He told New Times that diverting water from Nacimiento and Santa Margarita Lake are part of the groundwater sustainability plan, anyway—so nothing to see here! They saw an opportunity to take some unallocated water and filed applications, "in what we hope is a broad collaborative process" with other groundwater sustainability agencies. Simply taking the lead, you know?

Only, none of the other agencies were included on the applications.

And what Shandon-San Juan is proposing in its applications isn't exactly in the sustainability plan. Turrentine's interpretation of the plan is a little bit, umm, broad.

Nacimiento and Salinas Dam (on Santa Margarita Lake) are mentioned as potential sources of water to help bring the basin into balance. However, the actual preferred projects outlined in the plan that Shandon-San Juan and the other members of the Paso basin committee agreed to would deliver up to 3,500, 1,250, and 2,500 acre-feet of Nacimiento Water Project water to three separate parts of the basin—near San Miguel, north of the city of Paso, and just east of Paso, respectively.

The plan doesn't outline projects that deliver 14,000 acre-feet of Naci water to the basin for Shandon-San Juan Water District members.

And as far as Santa Margarita Lake goes, the plan is to expand the dam—not give all its extra water to Shandon-San Juan.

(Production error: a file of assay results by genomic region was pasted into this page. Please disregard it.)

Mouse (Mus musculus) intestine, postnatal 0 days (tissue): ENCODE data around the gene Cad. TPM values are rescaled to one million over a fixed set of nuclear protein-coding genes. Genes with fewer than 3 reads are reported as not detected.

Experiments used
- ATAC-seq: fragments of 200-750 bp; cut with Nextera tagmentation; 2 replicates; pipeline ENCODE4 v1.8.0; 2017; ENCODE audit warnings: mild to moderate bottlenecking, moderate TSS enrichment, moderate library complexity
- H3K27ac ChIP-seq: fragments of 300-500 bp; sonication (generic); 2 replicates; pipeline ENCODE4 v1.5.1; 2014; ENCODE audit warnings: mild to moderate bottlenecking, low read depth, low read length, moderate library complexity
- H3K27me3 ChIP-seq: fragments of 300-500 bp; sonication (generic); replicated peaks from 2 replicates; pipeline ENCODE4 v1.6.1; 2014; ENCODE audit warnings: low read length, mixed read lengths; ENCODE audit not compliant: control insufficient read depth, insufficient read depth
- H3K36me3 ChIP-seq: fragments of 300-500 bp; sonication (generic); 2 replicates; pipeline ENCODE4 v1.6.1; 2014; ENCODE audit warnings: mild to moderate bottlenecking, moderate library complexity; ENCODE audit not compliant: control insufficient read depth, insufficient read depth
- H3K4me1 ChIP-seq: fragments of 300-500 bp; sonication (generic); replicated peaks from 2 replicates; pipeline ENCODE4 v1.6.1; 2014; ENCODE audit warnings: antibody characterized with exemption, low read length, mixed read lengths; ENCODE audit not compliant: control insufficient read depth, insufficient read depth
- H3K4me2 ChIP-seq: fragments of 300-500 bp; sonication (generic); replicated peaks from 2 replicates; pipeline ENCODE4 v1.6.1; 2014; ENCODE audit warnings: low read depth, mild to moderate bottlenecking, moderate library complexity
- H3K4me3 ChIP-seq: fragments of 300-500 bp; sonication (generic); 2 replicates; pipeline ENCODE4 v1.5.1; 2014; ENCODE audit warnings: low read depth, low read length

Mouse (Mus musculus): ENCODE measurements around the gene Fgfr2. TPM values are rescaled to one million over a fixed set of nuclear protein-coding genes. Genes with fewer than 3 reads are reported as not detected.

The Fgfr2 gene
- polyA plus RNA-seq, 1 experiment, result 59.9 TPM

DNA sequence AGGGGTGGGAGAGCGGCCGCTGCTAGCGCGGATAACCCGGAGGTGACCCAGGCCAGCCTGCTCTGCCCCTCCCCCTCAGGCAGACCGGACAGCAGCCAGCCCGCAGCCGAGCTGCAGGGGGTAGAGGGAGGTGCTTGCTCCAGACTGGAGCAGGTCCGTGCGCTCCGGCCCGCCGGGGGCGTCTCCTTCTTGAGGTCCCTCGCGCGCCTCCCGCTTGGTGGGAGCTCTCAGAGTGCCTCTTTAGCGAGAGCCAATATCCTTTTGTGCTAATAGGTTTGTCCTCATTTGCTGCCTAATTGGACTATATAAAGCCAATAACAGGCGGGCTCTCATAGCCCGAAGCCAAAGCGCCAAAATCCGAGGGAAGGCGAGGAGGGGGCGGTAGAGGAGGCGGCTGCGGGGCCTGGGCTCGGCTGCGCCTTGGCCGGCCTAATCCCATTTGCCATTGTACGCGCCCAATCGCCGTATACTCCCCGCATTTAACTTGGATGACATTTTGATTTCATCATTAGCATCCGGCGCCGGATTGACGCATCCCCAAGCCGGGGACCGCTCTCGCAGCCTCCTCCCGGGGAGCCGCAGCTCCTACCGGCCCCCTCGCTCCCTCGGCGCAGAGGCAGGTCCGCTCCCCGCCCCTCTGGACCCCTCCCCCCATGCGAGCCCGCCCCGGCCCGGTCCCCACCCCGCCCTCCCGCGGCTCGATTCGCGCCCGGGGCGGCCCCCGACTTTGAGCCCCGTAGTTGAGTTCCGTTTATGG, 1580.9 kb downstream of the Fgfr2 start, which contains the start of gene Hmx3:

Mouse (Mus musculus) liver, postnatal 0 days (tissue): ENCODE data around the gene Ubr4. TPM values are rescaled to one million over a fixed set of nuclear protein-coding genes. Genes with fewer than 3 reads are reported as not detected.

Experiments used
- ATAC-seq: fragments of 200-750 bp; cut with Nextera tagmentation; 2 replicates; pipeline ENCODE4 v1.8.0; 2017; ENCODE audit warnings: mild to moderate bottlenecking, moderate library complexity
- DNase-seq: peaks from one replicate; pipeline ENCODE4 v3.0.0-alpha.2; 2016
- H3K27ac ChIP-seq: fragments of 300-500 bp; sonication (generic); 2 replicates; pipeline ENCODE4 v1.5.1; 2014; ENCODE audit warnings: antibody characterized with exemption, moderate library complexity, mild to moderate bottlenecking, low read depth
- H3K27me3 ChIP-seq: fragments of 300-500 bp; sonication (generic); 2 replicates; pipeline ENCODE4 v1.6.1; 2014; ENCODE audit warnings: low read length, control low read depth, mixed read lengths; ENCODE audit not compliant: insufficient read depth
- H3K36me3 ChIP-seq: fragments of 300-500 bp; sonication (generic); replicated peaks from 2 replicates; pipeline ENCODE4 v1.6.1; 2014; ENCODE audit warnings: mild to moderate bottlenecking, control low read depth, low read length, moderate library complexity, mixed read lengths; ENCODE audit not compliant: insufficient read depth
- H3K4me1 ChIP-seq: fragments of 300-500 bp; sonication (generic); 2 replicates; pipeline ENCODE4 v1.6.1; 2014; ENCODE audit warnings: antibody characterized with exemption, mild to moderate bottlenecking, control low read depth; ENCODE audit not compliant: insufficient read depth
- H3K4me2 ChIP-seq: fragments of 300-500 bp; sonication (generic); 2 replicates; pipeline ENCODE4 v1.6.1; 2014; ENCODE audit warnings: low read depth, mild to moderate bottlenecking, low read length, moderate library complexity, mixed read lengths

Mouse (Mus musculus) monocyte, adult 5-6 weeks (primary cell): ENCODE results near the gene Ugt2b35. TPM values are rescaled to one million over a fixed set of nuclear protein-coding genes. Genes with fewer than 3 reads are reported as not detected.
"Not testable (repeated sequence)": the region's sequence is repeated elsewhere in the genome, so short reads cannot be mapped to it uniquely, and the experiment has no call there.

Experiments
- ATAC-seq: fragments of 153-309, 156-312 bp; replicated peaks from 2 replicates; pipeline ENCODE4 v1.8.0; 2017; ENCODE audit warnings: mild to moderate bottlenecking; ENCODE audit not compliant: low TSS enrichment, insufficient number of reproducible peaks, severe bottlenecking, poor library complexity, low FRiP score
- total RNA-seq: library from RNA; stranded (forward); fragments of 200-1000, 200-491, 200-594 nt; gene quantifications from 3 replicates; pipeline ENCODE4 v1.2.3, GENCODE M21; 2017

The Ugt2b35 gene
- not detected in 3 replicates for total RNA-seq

So I'm not 100 percent sure that this "broad collaborative process" is off to a winning start. It's off to a sketchy one that's bound to inflame tensions and conspiracy theorizing in an already contentious water basin.

In fact, it already has! No surprises there.

Arnold and 1st District Supervisor John Peschong are talking about sending a letter to the state saying the county wasn't communicated with about the applications.

"They just went and did it on their own," Arnold said.

Boy they sure did, didn't they.

Kind of like how the San Luis Obispo Police Department decided that it did a good job of managing the protests last summer. Kind of funny that a police department can pat itself on the back for a job well done when city residents believe the opposite.

One of the police department's biggest accomplishments over the last year, according to a presentation it put together for a SLO City Council meeting: "Protest Management."

I guess that depends on how you define protest management.

Riot gear, check. Lots of sandwiches from Mr. Pickles, check. Shoot tear gas into a crowd of young adults, check. Deny wrongdoing, check. Δ

The Shredder is wondering where to turn in sandwich expenses. Send comments to [email protected].

Readers Poll

Do you think the SLO County Board of Supervisors should have gone against their policy that states funding for independent special districts should not result in a net fiscal loss to the county?

  • A. Yes, the housing and job opportunity the Dana Reserve is bringing is important
  • B. No, it's giving special privileges to the Nipomo Community Services District
  • C. I trust them, they know what's best for the county
  • D. What's going on?